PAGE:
Ordered by Musa Bin Nusayr, the Governor of the Muslim provinces of North Africa under the Umayyad Caliph Al-Walid-I, to conquer the Visigothic Kingdom in Hispania (Spain), Tariq Bin Ziyad crossed over from Morocco to mainland Europe on or about April 19, 711. Reinforced by an additional 5000 soldiers from Musa consisting mostly of recent converts to Islam, Tariq landed on a rock formation on the Iberian Peninsula along with his own 7000 soldiers. Derived from Arabic “Jabal Al Ṭariq”, “Gibraltar”means “Mountain of Tariq.” The saying “burning one’s boats” being taken from Tariq’s burning all his ships means there is no going back, either you achieve your objective or die in the attempt! Three months later on July 19, 711, his 12000 strong force routed King Roderic’s vastly larger 100000 plus Visigoth Army. Pushing deeper into Hispania, Tariq captured Toledo and Guadalajara while his other Divisions captured Cordoba, Granada and other fortresses.
Tariq’s “do or die” force was the vanguard of the muslims who went onto conquer most of Spain, remaining undisputed rulers as separate Emirates loosely unified for nearly 500 years. Starting the 13thcentury, the Emirates fell one by one to the christians, muslim rule in Spain finally ending two centuries later on Jan 2, 1492. Muslims and jews lived together in absolute harmony for nearly 700 years, what an irony that they were persecuted and together pushed completely out of Spain by the christians. My very good friend Frank Neuman often reminisces about this sitting in his beautiful villa atop a cliff in Moreira (place of the Moors) overlooking the Mediterranean Sea.
Writing in DJ, Group Capt Sultan M Hali said, “the clandestine raid, code-named Operation “Gibraltar”, carried out across the Ceasefire Line (CFL) in Kashmir in July/ Aug 1965, was bold and audacious in planning but was immature and unprofessional in execution, resulting in the needless sacrifice of hundreds of Pakistani soldiers and volunteers, they lie in unmarked lonely graves unsung and unheralded.” Sultan Hali says that that “volunteers” were mostly untrained and under-equipped, with proper soul-searching the 1999 Kargil fiasco could have been avoided. Hundreds of our brave soldiers would still be alive instead of lying unclaimed on the desolate wind-swept high mountain slopes near and around Kargil. Originally planned in the 1950s, those responsible for re-hashing the misadventure code-named Operation “Badr” should have been court-martialed, they lacked the soldierly attributes necessary and moral courage to claim the bodies of their own slain men.
Tahirul Qadri left Imran Khan the “last man standing” in town. Notwithstanding that this horrible precedent would put an albatross around the neck of every subsequent PM, the PTI leader is determined that Mian Nawaz Sharif should resign as PM. “Changing the system” should be the primary reason for his protest, otherwise we are in limbo in a political impasse! Logic, if not knowledge of actual facts, suggest Mian Sahib is emulating Asif Zardari in buying his way out of trouble, consider Javed Hashmi’s sudden U-turn and then Qadri’s abrupt exit. Cautioned by Mian Nawaz Sharif not to gloat over this “victory”, PML (N) stalwarts barely restrained themselves falling over themselves with glee and rubbing Qadri’s nose in the dust. The morality of conveniently forgetting his Model Town dead and injured notwithstanding, Qadri’s denials about a “sell-out” are not very convincing.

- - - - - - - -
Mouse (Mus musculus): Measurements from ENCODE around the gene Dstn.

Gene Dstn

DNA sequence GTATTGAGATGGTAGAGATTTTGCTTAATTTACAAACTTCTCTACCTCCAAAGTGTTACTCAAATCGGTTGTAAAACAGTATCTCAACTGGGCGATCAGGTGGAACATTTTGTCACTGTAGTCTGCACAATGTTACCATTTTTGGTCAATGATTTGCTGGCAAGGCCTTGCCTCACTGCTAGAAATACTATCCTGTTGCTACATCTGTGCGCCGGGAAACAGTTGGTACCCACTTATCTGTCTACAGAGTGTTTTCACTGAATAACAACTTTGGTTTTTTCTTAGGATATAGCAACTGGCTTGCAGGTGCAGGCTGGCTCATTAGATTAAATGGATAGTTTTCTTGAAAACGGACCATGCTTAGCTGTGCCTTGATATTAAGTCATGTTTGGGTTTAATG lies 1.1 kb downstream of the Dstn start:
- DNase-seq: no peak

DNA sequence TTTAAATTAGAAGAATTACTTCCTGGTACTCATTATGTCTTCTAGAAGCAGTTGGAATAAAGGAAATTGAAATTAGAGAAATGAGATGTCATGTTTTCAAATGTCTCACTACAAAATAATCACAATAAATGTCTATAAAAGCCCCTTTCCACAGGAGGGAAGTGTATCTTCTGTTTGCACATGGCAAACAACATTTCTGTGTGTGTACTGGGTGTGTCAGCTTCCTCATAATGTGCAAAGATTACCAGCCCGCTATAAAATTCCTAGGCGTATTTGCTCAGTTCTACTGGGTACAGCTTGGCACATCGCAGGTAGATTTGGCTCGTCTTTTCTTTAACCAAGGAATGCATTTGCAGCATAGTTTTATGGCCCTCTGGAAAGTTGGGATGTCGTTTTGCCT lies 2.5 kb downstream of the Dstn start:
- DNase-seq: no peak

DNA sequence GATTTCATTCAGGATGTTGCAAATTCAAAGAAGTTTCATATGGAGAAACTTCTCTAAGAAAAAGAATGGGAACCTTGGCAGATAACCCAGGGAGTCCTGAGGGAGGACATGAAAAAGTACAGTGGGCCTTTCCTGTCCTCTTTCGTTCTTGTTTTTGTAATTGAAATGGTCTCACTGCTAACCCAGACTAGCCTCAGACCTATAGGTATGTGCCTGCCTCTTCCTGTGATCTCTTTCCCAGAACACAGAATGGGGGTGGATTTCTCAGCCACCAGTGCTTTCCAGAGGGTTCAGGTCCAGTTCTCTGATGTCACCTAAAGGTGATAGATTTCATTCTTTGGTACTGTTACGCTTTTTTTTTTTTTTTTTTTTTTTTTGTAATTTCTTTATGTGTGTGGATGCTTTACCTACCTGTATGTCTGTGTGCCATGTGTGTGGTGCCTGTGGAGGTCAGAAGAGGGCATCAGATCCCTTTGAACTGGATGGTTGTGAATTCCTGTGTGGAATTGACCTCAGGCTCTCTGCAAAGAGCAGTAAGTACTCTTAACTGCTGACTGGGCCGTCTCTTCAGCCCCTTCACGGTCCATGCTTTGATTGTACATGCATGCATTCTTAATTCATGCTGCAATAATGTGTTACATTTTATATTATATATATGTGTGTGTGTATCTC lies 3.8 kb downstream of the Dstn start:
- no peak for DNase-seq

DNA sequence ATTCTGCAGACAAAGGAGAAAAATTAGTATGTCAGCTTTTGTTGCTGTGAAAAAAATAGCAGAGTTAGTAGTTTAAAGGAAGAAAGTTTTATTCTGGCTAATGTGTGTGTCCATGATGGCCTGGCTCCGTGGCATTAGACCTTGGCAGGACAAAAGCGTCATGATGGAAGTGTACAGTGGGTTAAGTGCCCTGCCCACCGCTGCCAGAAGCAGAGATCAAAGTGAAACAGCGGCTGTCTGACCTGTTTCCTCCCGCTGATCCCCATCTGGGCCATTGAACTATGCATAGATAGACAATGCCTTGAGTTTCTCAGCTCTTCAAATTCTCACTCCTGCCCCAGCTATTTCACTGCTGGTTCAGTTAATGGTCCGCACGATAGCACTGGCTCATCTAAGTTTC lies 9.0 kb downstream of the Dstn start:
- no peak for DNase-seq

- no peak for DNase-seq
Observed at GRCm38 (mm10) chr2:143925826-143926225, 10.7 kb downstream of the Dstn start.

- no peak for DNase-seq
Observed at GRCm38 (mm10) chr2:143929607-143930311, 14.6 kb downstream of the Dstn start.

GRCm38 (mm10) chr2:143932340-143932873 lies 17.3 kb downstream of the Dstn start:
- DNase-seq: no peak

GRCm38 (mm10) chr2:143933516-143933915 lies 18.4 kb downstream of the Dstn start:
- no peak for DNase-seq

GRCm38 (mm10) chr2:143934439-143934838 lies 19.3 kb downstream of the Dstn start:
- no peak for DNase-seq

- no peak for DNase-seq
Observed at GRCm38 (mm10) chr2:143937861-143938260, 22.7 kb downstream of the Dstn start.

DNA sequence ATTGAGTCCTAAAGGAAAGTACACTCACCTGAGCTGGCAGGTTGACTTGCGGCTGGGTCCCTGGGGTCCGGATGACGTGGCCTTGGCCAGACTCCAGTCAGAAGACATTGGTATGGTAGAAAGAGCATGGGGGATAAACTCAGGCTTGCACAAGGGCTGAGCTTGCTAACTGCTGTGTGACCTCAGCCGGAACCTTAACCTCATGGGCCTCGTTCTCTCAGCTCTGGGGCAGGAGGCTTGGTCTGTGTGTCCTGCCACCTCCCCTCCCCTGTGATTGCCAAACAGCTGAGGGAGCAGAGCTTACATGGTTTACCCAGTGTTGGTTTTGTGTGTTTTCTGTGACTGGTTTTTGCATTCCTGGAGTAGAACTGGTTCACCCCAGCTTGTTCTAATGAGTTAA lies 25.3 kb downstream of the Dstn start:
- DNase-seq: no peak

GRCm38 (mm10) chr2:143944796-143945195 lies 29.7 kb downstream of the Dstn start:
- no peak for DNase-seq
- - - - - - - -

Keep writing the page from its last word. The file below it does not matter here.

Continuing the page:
The electoral drubbing of the PML (N)-supported Javed Hashmi in Multan was a watershed, the subsequent rallies in Sargodha and Gujrat confirm Imran Khan sustaining the momentum of having caught the imagination of the public across the broad political spectrum in Punjab, his popularity being directly proportional to PPP’s decline. ANP is in serious trouble in Karachi, even the MQM will be hard put not losing significant numbers to PTI. If Nabil Gabol quits MQM and joins PTI, quite a number of PPP’s hard core will follow him, from Lyari mainly, some from Malir. What about Larkana on Nov 21 to gauge the reaction of rural Sindh to Imran Khan?
One should not hold out expectations from the ball being firmly in the Supreme Court’s (SC) court. The SC judgment on “voiding” the NRO allowed endless legal filibuster, those indicted as corrupt but given immunity kept on looting with impunity. Disqualifying the PM or not is a moot point, can their Lordships avoid taking into account the seething frustration gripping the land asking for dire need of electoral reforms and lack of justice at the grassroots level? They will be hard put not to give “advice” for a fresh mandate from the electorate. With Senate elections due in March 2015, Imran Khan should concentrate on Parliament quickly enacting electoral laws to include direct elections to the senate.
Alone on Constitution Avenue but determined to tough it out, Imran Khan is politically the beneficiary of Tahirul Qadri’s exit. Between a rock and a hard place, having burnt his boats there is no other choice for Imran but to achieve his objective to obtain “by a little bit of madness” the elusive freedoms that is the right of all Pakistanis in a real democracy. PML (N) will go to town labelling his sit-in as an exercise in futility if he quits now. In a sense it is Gibraltar all over again!
Will this “Gibraltar” be like Tariq’s successful 711 AD foray or our ill-conceived 1965 and 1999 disasters? Maybe third time lucky for Imran Khan and Pakistan?
The writer is a Pakistan-based defense and political analyst. He can be contacted at firstname.lastname@example.org